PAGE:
I have gotten to know a lot of people at Apple Corp, pretty well during the six months that I've hung around jamming and doing various studio gigs.
            I had seen the Beatles, including ‘Paul’, many times around the studio and offices. Rumors about them are a dime a dozen. I had heard the one about Paul's death, but it was just one of scores that went around. Even when the death rumor received international press coverage, I didn't take the whole thing very seriously.
            But my opinion changed radically as a result of a party I attended last Wednesday. The party, at the house of a London rock musician, included the usual assortment of hip writers, rock-stars and hangers-on. Several Apple friends also showed up. The latest Beatle rumor was, of course, the main topic of conversation. Everyone there considered himself to be very in with the Beatles, and they all joked about the obvious foolishness of the latest out-cropping of Beatlemania.
            After a while, several of my Apple friends and I decided to split to one of their apartments to smoke a little dope and check out some new tapes that had just come in. People eventually drifted off to crash or ball, living only myself and my friend. I had noticed earlier that the light talk about Paul's rumored death had put him very up tight, and the idea to leave had been his in the first place. In the past few months we had grown pretty close - and we were pretty stoned - so I began to question him about the whole affair.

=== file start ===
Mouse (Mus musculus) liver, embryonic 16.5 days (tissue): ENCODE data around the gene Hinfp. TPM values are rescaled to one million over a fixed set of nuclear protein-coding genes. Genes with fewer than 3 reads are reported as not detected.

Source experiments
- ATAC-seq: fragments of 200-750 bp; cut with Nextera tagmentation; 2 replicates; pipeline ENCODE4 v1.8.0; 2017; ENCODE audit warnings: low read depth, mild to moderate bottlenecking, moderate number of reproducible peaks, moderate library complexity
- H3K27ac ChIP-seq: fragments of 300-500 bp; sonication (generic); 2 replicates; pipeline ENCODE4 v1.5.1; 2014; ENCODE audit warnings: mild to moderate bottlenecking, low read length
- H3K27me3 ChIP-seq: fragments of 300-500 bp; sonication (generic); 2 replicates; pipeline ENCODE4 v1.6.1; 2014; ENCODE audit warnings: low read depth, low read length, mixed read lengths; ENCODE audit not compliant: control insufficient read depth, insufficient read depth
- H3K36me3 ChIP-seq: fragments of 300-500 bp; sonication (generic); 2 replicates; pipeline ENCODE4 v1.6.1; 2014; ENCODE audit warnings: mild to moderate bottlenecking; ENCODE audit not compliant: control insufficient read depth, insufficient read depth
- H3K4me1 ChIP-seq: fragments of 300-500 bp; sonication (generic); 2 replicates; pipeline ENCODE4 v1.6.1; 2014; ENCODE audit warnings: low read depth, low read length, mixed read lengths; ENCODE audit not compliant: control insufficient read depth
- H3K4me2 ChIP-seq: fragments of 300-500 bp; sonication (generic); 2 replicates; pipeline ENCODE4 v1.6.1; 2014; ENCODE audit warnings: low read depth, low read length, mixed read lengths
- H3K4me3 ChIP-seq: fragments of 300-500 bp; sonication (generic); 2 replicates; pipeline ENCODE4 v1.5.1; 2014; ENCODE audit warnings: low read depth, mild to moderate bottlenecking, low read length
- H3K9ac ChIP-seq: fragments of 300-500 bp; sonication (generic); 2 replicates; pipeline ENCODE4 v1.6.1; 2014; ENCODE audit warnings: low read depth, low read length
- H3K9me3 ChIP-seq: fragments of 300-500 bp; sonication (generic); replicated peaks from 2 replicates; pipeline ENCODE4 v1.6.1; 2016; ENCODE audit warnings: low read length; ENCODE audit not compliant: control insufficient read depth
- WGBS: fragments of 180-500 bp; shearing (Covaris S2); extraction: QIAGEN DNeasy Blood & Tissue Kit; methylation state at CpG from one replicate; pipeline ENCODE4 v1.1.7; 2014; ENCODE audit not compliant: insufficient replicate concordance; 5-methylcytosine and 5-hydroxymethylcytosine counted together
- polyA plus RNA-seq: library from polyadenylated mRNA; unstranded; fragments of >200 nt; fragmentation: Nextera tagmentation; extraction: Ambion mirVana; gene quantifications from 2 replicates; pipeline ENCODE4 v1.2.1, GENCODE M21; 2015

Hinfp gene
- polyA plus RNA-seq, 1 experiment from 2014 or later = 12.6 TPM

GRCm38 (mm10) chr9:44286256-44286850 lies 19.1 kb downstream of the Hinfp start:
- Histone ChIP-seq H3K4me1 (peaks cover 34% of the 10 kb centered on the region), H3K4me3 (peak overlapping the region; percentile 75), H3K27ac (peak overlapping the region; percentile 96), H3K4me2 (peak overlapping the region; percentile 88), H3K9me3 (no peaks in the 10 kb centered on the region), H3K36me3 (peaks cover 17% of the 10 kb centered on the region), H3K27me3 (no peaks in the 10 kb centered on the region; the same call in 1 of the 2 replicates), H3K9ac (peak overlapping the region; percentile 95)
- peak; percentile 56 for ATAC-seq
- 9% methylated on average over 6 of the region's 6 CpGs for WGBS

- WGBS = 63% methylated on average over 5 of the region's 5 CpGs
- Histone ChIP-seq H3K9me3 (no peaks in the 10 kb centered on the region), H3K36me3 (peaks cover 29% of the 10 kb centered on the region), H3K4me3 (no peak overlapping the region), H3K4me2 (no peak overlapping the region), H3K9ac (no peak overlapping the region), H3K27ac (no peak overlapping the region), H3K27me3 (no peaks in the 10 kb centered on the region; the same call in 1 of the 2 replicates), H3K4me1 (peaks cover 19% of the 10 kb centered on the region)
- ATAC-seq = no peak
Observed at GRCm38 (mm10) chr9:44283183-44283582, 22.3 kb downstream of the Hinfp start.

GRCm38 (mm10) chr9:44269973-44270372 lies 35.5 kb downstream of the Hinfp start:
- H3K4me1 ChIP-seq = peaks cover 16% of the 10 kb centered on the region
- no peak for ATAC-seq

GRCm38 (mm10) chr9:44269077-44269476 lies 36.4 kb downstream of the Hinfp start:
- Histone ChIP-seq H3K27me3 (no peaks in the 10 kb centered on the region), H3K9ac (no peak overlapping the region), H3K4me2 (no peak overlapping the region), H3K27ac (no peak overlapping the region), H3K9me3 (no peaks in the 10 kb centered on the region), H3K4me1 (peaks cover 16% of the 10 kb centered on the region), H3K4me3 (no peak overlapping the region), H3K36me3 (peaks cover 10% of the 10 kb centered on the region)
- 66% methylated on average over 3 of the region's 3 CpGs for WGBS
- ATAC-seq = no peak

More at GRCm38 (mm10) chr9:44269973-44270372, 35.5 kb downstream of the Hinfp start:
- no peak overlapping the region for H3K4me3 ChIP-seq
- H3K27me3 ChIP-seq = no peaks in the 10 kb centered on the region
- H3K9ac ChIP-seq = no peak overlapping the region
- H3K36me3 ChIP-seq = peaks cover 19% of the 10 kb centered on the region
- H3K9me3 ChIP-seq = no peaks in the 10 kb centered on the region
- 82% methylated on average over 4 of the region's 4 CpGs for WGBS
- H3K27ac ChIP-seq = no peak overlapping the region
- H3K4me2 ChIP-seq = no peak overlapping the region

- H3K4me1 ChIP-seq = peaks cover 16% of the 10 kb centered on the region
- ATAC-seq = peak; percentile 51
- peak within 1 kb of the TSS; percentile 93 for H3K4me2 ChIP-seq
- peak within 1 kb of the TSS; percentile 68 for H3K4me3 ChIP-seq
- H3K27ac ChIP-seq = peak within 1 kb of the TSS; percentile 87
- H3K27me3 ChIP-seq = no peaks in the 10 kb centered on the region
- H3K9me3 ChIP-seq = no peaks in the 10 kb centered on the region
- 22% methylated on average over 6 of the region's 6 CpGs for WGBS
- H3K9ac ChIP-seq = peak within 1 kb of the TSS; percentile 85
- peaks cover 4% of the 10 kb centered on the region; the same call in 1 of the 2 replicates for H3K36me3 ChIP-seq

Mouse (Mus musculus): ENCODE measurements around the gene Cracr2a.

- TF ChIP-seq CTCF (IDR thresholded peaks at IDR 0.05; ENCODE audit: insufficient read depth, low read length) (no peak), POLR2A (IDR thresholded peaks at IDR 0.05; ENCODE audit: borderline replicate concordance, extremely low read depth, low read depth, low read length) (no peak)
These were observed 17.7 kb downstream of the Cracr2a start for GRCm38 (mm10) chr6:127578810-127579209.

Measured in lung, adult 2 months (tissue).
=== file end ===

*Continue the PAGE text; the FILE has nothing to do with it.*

The story I drew out of him over the next few hours went like this:
            Remember the first cut on the Sgt. Pepper album? The one with the line "And now we introduce to you the one and only Billy Shears"? Did you ever wonder just who ‘Billy Shears' actually was? Of if he even existed?
            Billy Shears was a young London rock musician who did short gigs in London nightclubs and occasional tours, waiting for the chance to make it big. As the fifties rock-and-roll craze spread across to Europe, he got a chance to play various clubs on the Continent. In 1962 Shears played on the same night­club bill as Paul McCartney. In fact, he was virtually a dead ringer for Paul. Of course, you could tell the difference if they stood side by side. Billy had a somewhat over-sized, beak-shaped nose. But in photographs or at a distance, they were absolutely indistinguishable.